After 19 years educating the disadvantaged, Taddy Blecher is still passionate about his students. "Every student is a genius waiting to happen," he says.
Blecher first developed a public profile in 2000 when he cofounded Cida City Campus in Johannesburg - a free education model offering a four-year business administration degree. He left Cida in 2007 to start another free educational body, the Maharishi Institute, which keeps its costs low by getting students to contribute to its running.
The institute this week launched the Impact Sourcing Academy in partnership with the Rockefeller Foundation and Aegis Outsourcing SA. It offers young people from disadvantaged communities access to free education and the opportunity to work four hours a day in a customised call centre on the campus in inner-city Johannesburg.
The call centre runs industry-standard training programmes and campaigns tailor-made to clients' requirements. With space to train 1000-1500 students, it can create a pipeline of skilled call centre operators to supply the industry. Students continue their studies while working at the call centre.
Blecher's promotion of transcendental meditation upset some of Cida's donors. But he remains devoted to giving students what he calls a "consciousness-based education". They start each day with yoga and transcendental meditation. Blecher says as a result students' IQs rise by 9-14 points and their creativity and memories improve over the four-year programme.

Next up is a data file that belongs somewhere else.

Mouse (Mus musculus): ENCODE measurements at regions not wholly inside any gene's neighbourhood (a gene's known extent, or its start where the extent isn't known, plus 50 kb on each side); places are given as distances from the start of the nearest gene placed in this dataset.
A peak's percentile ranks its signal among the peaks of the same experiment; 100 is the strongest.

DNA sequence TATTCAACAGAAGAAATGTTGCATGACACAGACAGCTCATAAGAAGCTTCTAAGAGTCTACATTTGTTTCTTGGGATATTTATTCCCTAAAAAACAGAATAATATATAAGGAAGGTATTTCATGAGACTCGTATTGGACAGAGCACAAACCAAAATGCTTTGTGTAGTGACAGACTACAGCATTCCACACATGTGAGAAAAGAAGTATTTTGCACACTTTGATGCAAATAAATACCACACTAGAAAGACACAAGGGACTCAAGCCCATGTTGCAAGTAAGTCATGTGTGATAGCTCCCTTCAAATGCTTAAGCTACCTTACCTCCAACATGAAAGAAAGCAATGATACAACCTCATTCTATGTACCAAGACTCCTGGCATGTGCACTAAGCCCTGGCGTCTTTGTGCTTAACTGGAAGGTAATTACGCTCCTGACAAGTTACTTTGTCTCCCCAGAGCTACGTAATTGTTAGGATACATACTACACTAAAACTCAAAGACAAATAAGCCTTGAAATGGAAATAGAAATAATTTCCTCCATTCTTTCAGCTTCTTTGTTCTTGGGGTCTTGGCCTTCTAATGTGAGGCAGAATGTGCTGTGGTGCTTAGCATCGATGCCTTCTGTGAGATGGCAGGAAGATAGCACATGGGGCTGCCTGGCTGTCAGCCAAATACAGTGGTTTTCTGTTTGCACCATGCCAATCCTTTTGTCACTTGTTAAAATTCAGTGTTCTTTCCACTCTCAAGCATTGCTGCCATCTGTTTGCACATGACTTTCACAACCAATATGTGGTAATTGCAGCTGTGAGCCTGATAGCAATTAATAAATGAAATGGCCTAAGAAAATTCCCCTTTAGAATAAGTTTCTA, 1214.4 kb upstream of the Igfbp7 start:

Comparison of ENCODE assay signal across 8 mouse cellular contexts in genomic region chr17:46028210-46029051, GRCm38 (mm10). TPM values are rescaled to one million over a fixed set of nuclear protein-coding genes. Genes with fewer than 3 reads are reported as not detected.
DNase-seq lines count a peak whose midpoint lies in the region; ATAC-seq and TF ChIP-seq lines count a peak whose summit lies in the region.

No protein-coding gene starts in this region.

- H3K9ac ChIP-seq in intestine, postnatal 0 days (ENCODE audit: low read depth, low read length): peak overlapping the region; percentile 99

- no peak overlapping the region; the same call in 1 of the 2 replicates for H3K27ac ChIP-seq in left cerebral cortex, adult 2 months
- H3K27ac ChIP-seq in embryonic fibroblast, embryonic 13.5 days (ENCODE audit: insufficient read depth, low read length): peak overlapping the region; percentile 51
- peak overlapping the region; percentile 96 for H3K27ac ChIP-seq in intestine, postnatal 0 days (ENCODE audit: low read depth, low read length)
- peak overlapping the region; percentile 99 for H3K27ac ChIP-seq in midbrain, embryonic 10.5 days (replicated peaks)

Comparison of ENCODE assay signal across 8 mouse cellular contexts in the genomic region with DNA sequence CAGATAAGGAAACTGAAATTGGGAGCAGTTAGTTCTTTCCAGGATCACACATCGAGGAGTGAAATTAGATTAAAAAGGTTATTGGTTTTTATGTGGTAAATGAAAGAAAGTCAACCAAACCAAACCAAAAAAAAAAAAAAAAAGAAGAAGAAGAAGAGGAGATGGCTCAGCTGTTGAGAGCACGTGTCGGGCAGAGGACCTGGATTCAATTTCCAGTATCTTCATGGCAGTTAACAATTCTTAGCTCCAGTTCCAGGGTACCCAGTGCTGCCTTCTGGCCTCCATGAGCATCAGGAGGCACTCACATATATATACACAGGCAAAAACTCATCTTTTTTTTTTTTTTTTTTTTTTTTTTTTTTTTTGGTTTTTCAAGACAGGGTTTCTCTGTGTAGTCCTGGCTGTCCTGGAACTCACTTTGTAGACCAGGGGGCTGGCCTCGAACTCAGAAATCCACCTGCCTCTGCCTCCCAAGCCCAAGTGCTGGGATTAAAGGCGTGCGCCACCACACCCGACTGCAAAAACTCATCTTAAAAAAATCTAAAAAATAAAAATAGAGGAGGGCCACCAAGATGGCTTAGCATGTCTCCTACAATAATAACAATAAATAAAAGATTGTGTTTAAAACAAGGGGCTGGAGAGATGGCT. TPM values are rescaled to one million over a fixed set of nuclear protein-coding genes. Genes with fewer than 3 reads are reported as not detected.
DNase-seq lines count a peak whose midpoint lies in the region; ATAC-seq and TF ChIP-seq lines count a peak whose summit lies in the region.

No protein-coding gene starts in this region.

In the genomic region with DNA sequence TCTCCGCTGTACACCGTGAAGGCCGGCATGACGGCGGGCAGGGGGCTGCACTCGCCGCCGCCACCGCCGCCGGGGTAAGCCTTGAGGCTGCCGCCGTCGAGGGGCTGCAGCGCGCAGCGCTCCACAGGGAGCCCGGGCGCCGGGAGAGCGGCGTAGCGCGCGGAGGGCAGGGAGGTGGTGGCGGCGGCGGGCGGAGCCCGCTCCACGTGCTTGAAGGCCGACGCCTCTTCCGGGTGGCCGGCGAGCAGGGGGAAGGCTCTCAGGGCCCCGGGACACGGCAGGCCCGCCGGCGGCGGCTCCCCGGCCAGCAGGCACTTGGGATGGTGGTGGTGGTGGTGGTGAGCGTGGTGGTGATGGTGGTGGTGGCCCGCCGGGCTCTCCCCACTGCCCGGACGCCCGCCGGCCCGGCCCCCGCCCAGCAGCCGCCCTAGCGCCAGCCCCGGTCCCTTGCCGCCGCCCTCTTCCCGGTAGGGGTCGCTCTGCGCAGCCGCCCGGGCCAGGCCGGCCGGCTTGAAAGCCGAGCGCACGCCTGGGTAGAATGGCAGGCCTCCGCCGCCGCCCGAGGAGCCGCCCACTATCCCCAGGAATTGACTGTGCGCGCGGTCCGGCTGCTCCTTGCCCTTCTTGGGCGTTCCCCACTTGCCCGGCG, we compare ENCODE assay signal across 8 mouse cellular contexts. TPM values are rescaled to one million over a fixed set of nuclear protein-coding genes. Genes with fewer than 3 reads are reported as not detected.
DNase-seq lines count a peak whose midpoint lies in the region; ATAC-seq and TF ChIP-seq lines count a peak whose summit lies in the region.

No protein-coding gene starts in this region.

For the past two years, Blecher has chaired government's task team on enabling entrepreneurship for the Human Resource Development Council, under deputy president Kgalema Motlanthe. The team is looking at ways to unlock entrepreneurship in schools, further education & training colleges, universities, and small & medium enterprises.
"The problem is there are hundreds of good initiatives to help entrepreneurs and small businesses but they are not integrated," says Blecher. The task team wants to pull all these programmes together to make a greater impact on employment creation.
Blecher married two years ago and says he has devoted his life to his students. "Nothing in the world brings me more joy than the thousands of graduates out there," he says. Graduates who have passed through his institutions earn a combined salary of around R300m a year, he estimates.